Columns, Imagine That

Creative kids and standardized tests

Laura Mann

Schools kill creativity,” laments Sir Ken Robinson in his famous TED talk. Robinson describes how modern schools are dependent on test results to gauge how kids, and the schools as a whole, are doing. He explains that, as a result of this attitude, highly creative students often fall through the cracks. Just as we are finding that IQ tests are very poor at determining such vital brain functions as problem solving and imagination, we know that most standardized tests are an accurate barometer of how well kids take tests, but not how much they have learned.

So what is the creative child to do? High-level creatives don’t always do well on these cookie-cutter exams. We can wring our hands over standardized testing all we want; the cold truth is that it’s not going away any time soon.

Luckily, test-taking can be made easier for your child. The following are a few tips that can help one get through challenging exams. There is no substitute for paying attention in class, but these tips can assist a worried test taker.

1. Create momentum. Look through the test answering all the easy questions first. It’s easier tackling the difficult problems if your brain is pumped up with happy endorphins from answering a few easy questions.

High-level creatives don’t always do well on these cookie-cutter exams.

2. If the test is multiple choice, first eliminate choices that you’re sure are wrong. Use your pencil to cross out the wrong answers on the test packet itself. Write very lightly so you can erase the pencil marks before you turn in the test packet.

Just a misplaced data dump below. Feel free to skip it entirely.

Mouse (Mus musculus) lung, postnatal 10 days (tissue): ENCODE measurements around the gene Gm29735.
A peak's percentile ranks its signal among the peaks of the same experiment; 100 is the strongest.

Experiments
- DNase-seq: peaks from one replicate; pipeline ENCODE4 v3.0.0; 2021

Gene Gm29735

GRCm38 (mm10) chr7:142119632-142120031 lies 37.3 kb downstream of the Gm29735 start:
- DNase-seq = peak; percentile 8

3. Don’t leave any question blank! If you randomly guess on multiple choice tests, you may accidentally get the question right. If you don’t answer it, you’ll be sure to get it wrong.

4. On essay questions, write a lot. If you have no idea how to answer the question, start by simply repeating the question back, using your own words. For instance, if the question is, “Describe the influence of To Kill a Mockingbird on race relations in the U.S.,” I’d start by saying, “When To Kill a Mockingbird was published, it had a dramatic effect on the way we look at racial discrimination in this country.” This doesn’t contribute to the answer yet, but it can build momentum to push you toward the right answer. Rephrasing is one way to demonstrate that you understand the material.

5. Make your handwriting as neat as possible. This may be a bit of a pain, but it does matter. It’s true, neater tests tend to score higher. Handwriting need not be a lost art.

6. Write it down. We remember 40 percent more when we write stuff down. Take advantage of the last class before the test, and try to pay attention and take notes. If your teacher doesn’t write stuff on the board, and they ramble so much it’s difficult to take notes (I’ve had teachers like this!), look at the textbook, and write down definitions of every term in bold print. If you photocopy a classmate’s notes, look at the copies while you write the notes by hand. This kinesthetic memory retention trick really works.

7. Teachers are not infallible; they do make mistakes, and even those who are very good won’t connect with every student. If your child has trouble with the material as presented by their teacher or has trouble studying from a book, go online and find videos that have to do with the subject matter. The remarkable Khan Academy (located at khanacademy.org) features videos that deal with subjects from arithmetic to physics, and the presentation may help out kids who just aren’t meshing well with their own teachers.

8. Finally, get a good night’s sleep and eat breakfast. Rested and fed test takers consistently score better.

So there are a few tips from a creative student who learned to be a successful test taker. Imagine that!

Laura Mann graduated in Emerging Media and Communications from the University of Texas, and writes for The Dallas Observer. She also provides media assistance to the MediaWise Movement.

© Michael Mann, 2013, all rights retained. Printed by permission of the author.

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